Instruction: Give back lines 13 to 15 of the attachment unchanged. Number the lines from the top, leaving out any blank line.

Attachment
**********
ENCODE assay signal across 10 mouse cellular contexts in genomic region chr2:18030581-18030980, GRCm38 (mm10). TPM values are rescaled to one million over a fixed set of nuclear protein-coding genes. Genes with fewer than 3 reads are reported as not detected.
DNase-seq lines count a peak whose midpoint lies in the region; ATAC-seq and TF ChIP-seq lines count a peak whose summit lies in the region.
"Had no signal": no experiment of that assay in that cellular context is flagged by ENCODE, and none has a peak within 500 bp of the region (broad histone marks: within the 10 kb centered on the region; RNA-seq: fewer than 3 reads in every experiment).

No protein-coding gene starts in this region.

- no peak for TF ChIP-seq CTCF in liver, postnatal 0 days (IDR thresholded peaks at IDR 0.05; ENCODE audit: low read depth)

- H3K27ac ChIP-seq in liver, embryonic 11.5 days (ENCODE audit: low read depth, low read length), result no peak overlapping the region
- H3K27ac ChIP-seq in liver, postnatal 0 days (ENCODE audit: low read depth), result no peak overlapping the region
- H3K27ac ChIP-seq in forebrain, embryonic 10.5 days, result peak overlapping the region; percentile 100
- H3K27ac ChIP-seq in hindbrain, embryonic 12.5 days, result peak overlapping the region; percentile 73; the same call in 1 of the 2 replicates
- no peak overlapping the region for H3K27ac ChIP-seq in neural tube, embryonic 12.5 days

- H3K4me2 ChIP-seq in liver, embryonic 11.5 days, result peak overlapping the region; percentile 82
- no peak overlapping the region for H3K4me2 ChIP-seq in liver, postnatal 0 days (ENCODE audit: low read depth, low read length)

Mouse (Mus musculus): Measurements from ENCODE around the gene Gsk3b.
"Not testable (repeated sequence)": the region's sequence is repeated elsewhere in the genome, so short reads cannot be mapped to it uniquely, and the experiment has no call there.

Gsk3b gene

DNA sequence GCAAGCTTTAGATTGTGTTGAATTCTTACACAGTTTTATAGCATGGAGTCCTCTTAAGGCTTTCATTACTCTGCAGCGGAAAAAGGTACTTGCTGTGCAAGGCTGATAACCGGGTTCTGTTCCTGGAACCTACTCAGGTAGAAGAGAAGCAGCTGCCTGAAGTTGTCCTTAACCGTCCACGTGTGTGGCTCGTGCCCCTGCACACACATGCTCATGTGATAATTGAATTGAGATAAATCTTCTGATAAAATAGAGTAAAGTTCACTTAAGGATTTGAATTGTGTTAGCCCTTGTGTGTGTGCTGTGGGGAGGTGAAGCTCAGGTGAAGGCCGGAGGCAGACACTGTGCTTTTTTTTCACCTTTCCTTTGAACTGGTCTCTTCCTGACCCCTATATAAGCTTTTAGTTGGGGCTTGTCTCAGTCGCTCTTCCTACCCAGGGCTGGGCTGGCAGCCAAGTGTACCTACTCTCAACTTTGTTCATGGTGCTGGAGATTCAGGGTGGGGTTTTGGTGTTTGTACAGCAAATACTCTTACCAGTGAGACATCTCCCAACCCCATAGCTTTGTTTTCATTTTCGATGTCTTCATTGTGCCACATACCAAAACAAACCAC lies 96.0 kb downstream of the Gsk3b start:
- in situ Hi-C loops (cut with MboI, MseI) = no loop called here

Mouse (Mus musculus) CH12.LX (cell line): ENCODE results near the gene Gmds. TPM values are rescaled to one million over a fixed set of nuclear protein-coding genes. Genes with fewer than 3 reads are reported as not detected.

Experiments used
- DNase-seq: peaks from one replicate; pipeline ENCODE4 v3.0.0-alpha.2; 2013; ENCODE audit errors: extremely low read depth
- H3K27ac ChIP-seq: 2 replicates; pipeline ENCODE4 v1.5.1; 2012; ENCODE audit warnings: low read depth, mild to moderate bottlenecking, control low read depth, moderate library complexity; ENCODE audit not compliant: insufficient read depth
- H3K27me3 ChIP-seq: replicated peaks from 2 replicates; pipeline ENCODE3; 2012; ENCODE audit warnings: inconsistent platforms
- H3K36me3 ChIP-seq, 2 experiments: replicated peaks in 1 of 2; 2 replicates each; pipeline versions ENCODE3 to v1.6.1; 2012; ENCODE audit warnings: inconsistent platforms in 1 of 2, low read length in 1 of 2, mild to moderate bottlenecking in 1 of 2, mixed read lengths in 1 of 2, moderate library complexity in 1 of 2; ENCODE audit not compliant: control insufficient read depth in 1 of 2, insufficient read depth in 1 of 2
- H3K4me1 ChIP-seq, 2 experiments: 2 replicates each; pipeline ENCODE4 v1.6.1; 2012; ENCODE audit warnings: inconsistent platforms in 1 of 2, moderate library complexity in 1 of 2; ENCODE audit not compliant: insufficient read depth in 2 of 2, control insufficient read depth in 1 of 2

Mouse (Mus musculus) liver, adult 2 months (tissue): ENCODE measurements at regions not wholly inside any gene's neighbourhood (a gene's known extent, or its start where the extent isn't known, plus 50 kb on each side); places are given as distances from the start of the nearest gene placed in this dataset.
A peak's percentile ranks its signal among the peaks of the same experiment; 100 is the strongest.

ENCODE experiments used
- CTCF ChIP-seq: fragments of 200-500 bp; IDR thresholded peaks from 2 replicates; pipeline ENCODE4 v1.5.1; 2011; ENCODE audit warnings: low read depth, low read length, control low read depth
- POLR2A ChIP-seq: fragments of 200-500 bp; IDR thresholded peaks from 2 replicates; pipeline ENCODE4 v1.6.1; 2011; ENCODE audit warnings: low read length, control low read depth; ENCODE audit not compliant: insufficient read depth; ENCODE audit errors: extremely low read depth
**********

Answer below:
Mouse (Mus musculus): Measurements from ENCODE around the gene Gsk3b.
"Not testable (repeated sequence)": the region's sequence is repeated elsewhere in the genome, so short reads cannot be mapped to it uniquely, and the experiment has no call there.

Gsk3b gene